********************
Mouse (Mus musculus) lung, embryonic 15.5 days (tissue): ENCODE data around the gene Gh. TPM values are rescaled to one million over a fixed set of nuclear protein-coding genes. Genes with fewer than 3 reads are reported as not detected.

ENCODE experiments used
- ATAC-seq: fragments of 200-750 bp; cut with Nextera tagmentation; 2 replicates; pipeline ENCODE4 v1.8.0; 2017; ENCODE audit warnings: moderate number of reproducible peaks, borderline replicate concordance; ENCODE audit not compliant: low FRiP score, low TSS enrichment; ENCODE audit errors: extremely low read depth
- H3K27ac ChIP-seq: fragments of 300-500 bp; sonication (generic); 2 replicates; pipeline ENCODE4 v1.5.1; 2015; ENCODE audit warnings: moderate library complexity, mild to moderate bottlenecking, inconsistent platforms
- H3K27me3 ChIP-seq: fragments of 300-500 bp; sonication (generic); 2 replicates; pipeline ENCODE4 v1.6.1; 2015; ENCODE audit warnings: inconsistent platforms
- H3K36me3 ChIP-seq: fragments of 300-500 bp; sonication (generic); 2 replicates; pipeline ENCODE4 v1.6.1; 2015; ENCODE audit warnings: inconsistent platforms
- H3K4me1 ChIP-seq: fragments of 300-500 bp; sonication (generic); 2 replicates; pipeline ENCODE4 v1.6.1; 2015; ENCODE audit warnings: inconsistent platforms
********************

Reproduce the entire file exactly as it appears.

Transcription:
Mouse (Mus musculus) lung, embryonic 15.5 days (tissue): ENCODE data around the gene Gh. TPM values are rescaled to one million over a fixed set of nuclear protein-coding genes. Genes with fewer than 3 reads are reported as not detected.

ENCODE experiments used
- ATAC-seq: fragments of 200-750 bp; cut with Nextera tagmentation; 2 replicates; pipeline ENCODE4 v1.8.0; 2017; ENCODE audit warnings: moderate number of reproducible peaks, borderline replicate concordance; ENCODE audit not compliant: low FRiP score, low TSS enrichment; ENCODE audit errors: extremely low read depth
- H3K27ac ChIP-seq: fragments of 300-500 bp; sonication (generic); 2 replicates; pipeline ENCODE4 v1.5.1; 2015; ENCODE audit warnings: moderate library complexity, mild to moderate bottlenecking, inconsistent platforms
- H3K27me3 ChIP-seq: fragments of 300-500 bp; sonication (generic); 2 replicates; pipeline ENCODE4 v1.6.1; 2015; ENCODE audit warnings: inconsistent platforms
- H3K36me3 ChIP-seq: fragments of 300-500 bp; sonication (generic); 2 replicates; pipeline ENCODE4 v1.6.1; 2015; ENCODE audit warnings: inconsistent platforms
- H3K4me1 ChIP-seq: fragments of 300-500 bp; sonication (generic); 2 replicates; pipeline ENCODE4 v1.6.1; 2015; ENCODE audit warnings: inconsistent platforms